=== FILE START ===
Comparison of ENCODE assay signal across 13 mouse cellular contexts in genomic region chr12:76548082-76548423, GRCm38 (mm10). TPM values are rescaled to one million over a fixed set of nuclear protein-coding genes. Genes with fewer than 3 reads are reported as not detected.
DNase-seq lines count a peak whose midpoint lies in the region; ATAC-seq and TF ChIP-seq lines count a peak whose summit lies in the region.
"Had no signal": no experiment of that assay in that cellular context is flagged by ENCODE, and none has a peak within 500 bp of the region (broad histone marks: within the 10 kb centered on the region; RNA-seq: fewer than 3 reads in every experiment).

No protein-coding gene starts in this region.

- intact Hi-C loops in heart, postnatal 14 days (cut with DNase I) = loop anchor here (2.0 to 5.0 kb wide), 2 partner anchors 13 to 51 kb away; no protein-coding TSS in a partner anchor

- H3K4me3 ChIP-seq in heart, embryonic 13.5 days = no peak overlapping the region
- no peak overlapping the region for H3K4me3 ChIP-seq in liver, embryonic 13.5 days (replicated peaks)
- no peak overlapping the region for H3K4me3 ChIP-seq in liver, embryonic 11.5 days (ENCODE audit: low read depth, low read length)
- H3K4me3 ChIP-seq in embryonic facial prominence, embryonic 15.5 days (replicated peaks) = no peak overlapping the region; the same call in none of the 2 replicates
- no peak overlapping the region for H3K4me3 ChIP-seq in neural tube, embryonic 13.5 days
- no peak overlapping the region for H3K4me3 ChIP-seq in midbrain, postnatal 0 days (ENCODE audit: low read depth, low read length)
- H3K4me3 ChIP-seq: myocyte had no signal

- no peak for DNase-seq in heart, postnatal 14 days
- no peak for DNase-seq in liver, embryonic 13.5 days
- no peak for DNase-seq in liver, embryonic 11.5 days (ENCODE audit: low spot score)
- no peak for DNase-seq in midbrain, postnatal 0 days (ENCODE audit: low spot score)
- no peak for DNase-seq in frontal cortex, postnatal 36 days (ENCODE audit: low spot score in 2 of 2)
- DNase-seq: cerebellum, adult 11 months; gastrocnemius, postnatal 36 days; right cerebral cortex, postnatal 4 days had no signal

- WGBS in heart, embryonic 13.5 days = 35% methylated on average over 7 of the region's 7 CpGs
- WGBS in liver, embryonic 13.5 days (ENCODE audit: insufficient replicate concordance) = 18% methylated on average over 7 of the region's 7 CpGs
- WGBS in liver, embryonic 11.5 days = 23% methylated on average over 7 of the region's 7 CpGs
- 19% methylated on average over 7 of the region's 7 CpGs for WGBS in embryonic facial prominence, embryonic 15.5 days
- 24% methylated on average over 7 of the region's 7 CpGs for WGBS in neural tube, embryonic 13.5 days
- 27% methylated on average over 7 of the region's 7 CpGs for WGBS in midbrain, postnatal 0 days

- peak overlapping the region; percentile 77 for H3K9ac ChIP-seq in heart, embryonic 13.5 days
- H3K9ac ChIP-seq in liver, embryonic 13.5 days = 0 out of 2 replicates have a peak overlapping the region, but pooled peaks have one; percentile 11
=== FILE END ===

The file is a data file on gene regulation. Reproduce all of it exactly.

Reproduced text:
Comparison of ENCODE assay signal across 13 mouse cellular contexts in genomic region chr12:76548082-76548423, GRCm38 (mm10). TPM values are rescaled to one million over a fixed set of nuclear protein-coding genes. Genes with fewer than 3 reads are reported as not detected.
DNase-seq lines count a peak whose midpoint lies in the region; ATAC-seq and TF ChIP-seq lines count a peak whose summit lies in the region.
"Had no signal": no experiment of that assay in that cellular context is flagged by ENCODE, and none has a peak within 500 bp of the region (broad histone marks: within the 10 kb centered on the region; RNA-seq: fewer than 3 reads in every experiment).

No protein-coding gene starts in this region.

- intact Hi-C loops in heart, postnatal 14 days (cut with DNase I) = loop anchor here (2.0 to 5.0 kb wide), 2 partner anchors 13 to 51 kb away; no protein-coding TSS in a partner anchor

- H3K4me3 ChIP-seq in heart, embryonic 13.5 days = no peak overlapping the region
- no peak overlapping the region for H3K4me3 ChIP-seq in liver, embryonic 13.5 days (replicated peaks)
- no peak overlapping the region for H3K4me3 ChIP-seq in liver, embryonic 11.5 days (ENCODE audit: low read depth, low read length)
- H3K4me3 ChIP-seq in embryonic facial prominence, embryonic 15.5 days (replicated peaks) = no peak overlapping the region; the same call in none of the 2 replicates
- no peak overlapping the region for H3K4me3 ChIP-seq in neural tube, embryonic 13.5 days
- no peak overlapping the region for H3K4me3 ChIP-seq in midbrain, postnatal 0 days (ENCODE audit: low read depth, low read length)
- H3K4me3 ChIP-seq: myocyte had no signal

- no peak for DNase-seq in heart, postnatal 14 days
- no peak for DNase-seq in liver, embryonic 13.5 days
- no peak for DNase-seq in liver, embryonic 11.5 days (ENCODE audit: low spot score)
- no peak for DNase-seq in midbrain, postnatal 0 days (ENCODE audit: low spot score)
- no peak for DNase-seq in frontal cortex, postnatal 36 days (ENCODE audit: low spot score in 2 of 2)
- DNase-seq: cerebellum, adult 11 months; gastrocnemius, postnatal 36 days; right cerebral cortex, postnatal 4 days had no signal

- WGBS in heart, embryonic 13.5 days = 35% methylated on average over 7 of the region's 7 CpGs
- WGBS in liver, embryonic 13.5 days (ENCODE audit: insufficient replicate concordance) = 18% methylated on average over 7 of the region's 7 CpGs
- WGBS in liver, embryonic 11.5 days = 23% methylated on average over 7 of the region's 7 CpGs
- 19% methylated on average over 7 of the region's 7 CpGs for WGBS in embryonic facial prominence, embryonic 15.5 days
- 24% methylated on average over 7 of the region's 7 CpGs for WGBS in neural tube, embryonic 13.5 days
- 27% methylated on average over 7 of the region's 7 CpGs for WGBS in midbrain, postnatal 0 days

- peak overlapping the region; percentile 77 for H3K9ac ChIP-seq in heart, embryonic 13.5 days
- H3K9ac ChIP-seq in liver, embryonic 13.5 days = 0 out of 2 replicates have a peak overlapping the region, but pooled peaks have one; percentile 11